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What Can I Do if My Ex Spouse is Not Following the Court’s Order?

 

 

As the best child support enforcement lawyers in Mesa AZ we often get asked, “what can I do if my ex spouse is not following the courts order?” I want to talk a little bit today about something that comes up all the time in family law cases. This usually comes up after you’ve already been to court. It could be after you’ve gotten some temporary orders or could be after your case has been resolved in it’s entirety. And the issue that arises is: you’ve got these court orders, but for whatever reason one of the parties decides they don’t think they need to follow them and so what almost always happens is, we get a call from our client who says you know, “My ex husband or my ex wife isn’t following the court order. They’re not bringing the kids back when they’re supposed to. I’m not getting the child support I’m supposed to be paid. They’re not paying the spousal maintenance. What do I do?” And it’s a very frustrating situation for the client to be in and something that you feel like at that point in the case you should be done and everyone should be playing nice, but unfortunately sometimes that does not happen.

So what do you do when that situation occurs? Well, there’s a couple of approaches to any situation when someone isn’t following a court order. The first thing that I always advise my clients do is to make every effort possible to try to resolve the situation with the other party without having to go to court. Now, why would you do that? Well, the main reason is because going back to court is always expensive. It always takes time. It always takes money and nobody likes to go back to court. In fact, it usually requires you to put on that adversarial persona again and you know everyone’s putting their fists up and fighting. So what I usually advise my client is that we reach out to the other party, or in some cases their representative/their attorney, and try to work things out. Candidly that doesn’t always work, so what it often requires is that we file something with the court called the motion to enforce or a motion for contempt. And in filing a motion to enforce or contempt, you’re asking the court to enforce a court order, make them follow the orders that have already been entered in the case and to hold them in contempt.

Contempt is a situation where somebody knows about a court order and they’re not following it, even if they have the ability to do so. So, for example, contempt would not be a situation where somebody’s withholding the kids, because maybe they got stopped at an airport or missed a flight or something like that. It’s not intentional; but, if they’re purposely not paying child support, purposely withholding the kids, being belligerent, that would be a good situation where you would file a motion for contempt and enforcement with the court. Typically, what happens is the court’s going to hold a hearing to see if we can just resolve it on our own. If not, the court will schedule an evidentiary hearing where both parties can put on evidence and the court decides whether or not the person has willfully violated the court order. What happens if a court finds someone has willfully violated a court order? Well, there’s a number of sanctions that the court can enter. One of the typical sanctions is that the other party can be ordered to pay attorney fees. In the case of child support, the court may order a large payment to make up for past due child support. In the case of withholding children, the court might order some make up time.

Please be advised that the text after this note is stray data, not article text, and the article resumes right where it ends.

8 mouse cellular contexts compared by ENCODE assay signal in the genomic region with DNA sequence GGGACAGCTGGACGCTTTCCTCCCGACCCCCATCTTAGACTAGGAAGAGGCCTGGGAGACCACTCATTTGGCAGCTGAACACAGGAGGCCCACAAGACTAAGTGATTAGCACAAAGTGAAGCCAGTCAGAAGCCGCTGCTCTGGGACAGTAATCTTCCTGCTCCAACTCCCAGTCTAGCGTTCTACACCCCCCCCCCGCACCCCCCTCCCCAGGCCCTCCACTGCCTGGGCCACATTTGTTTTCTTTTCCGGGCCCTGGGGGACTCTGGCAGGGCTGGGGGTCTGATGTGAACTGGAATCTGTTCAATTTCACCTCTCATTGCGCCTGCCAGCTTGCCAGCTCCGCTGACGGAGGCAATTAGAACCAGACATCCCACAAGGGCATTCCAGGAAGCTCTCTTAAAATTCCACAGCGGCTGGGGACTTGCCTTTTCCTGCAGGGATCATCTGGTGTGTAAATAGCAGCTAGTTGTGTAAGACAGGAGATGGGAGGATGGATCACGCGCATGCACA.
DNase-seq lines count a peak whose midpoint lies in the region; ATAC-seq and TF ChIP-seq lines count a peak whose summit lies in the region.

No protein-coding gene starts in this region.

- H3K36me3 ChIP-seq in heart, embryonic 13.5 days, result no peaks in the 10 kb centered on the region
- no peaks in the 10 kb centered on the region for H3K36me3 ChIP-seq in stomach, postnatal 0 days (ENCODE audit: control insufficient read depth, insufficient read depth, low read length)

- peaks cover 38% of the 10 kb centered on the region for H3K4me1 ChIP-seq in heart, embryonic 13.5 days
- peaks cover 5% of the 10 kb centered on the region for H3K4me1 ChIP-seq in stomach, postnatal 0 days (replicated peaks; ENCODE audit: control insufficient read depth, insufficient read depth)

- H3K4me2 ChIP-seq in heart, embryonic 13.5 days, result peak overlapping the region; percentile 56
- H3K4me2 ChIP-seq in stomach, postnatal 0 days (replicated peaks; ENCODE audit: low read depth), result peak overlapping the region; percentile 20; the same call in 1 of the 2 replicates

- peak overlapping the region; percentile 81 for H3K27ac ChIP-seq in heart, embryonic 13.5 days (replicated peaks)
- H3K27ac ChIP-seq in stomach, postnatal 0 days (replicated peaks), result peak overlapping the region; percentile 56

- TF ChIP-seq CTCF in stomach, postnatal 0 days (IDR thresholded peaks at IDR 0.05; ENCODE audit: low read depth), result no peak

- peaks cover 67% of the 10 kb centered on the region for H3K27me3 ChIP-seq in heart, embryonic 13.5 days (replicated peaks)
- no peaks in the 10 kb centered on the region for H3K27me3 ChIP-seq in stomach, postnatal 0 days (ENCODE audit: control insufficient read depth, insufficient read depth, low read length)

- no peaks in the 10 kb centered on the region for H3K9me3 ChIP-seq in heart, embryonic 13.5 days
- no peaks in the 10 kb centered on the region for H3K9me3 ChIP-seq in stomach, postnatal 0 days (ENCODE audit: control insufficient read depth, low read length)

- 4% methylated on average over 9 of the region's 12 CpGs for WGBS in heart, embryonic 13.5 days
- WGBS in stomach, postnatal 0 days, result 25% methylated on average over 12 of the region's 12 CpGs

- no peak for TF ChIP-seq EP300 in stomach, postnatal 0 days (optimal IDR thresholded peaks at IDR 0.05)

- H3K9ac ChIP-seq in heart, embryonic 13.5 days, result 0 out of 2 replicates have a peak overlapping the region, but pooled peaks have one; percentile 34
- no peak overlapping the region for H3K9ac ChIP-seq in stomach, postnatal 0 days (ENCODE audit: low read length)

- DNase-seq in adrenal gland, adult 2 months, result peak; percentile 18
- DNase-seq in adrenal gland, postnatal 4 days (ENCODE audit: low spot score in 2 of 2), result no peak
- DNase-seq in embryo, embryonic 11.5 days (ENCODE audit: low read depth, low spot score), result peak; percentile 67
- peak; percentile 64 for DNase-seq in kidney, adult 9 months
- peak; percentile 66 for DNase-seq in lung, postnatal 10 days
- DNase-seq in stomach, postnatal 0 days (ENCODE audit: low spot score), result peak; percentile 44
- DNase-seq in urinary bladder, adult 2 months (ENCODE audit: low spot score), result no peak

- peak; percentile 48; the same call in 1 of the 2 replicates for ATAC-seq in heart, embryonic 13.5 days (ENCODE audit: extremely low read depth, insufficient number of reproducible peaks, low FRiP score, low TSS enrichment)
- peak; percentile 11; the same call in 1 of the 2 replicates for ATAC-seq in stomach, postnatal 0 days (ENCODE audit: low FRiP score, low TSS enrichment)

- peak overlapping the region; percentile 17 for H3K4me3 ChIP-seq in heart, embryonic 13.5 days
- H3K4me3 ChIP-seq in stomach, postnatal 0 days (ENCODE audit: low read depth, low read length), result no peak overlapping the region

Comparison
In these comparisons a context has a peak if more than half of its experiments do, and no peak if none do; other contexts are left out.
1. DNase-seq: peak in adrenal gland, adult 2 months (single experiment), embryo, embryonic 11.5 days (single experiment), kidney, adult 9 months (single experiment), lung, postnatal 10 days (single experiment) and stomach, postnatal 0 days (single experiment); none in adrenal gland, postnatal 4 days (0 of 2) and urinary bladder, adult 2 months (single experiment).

Obviously, these are situations that you don’t want to find yourself in. You certainly don’t want to be the person who’s violating the court order, because usually the courts aren’t very happy with you and you’re going to find yourself probably paying attorney fees and having other potential sanctions. But, that’s the typical process for dealing with a situation where someone is not following the court order. So as in any situation, if you find yourself dealing with someone who’s not following an order issued by a family court, my advice is: give us a call here at the law offices of Kevin Jensen. We’ve dealt with hundreds and hundreds of cases involving enforcement of court orders. We would love to schedule a time for you to come down, sit down with us, talk about your situation, so that we can give you the best advice possible in how to address this sometimes very serious situation. Thank you.

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Jensen Family Law in Mesa
3740 E Southern Ave #210,
Mesa, AZ 85206
(480) 999-2321




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Jensen Family Law in Mesa is located on 3740 E Southern Ave Suite 210, 85206 Mesa, Arizona. From Phoenix Sky Harbor International Airport (PHX), Take S 41st St to E Sky Harbor Blvd, then Head west on E Sky Harbor Blvd and Use the left lane to take the exit toward S 41st St. Then Turn right onto S 41st St. After that, Continue straight to stay on S 41st St, then Take AZ-202 Loop E, AZ-101 Loop S and US-60 E to S Val Vista Dr in Mesa. Take exit 184 from US-60 E after that Merge onto E Sky Harbor Blvd, then Use the left 2 lanes to merge onto AZ-202 Loop E toward Tempe/Mesa and Use the right 3 lanes to take exit 9 to Merge onto AZ-101 Loop S. After that, Use the right 2 lanes to take exit 55A-B to merge onto US-60 E toward Globe, then Take exit 184 for Val Vista Dr. Then Continue on S Val Vista Dr to your destination and Turn left onto S Val Vista Dr. Turn right onto E Southern Ave, then Turn left and Destination will be on the right.

We’re open 9AM – 5PM Monday – Friday and we are closed on Saturday and Sunday.

For additional questions you can call us at (480) 999-2321 ro you can find us on Yelp.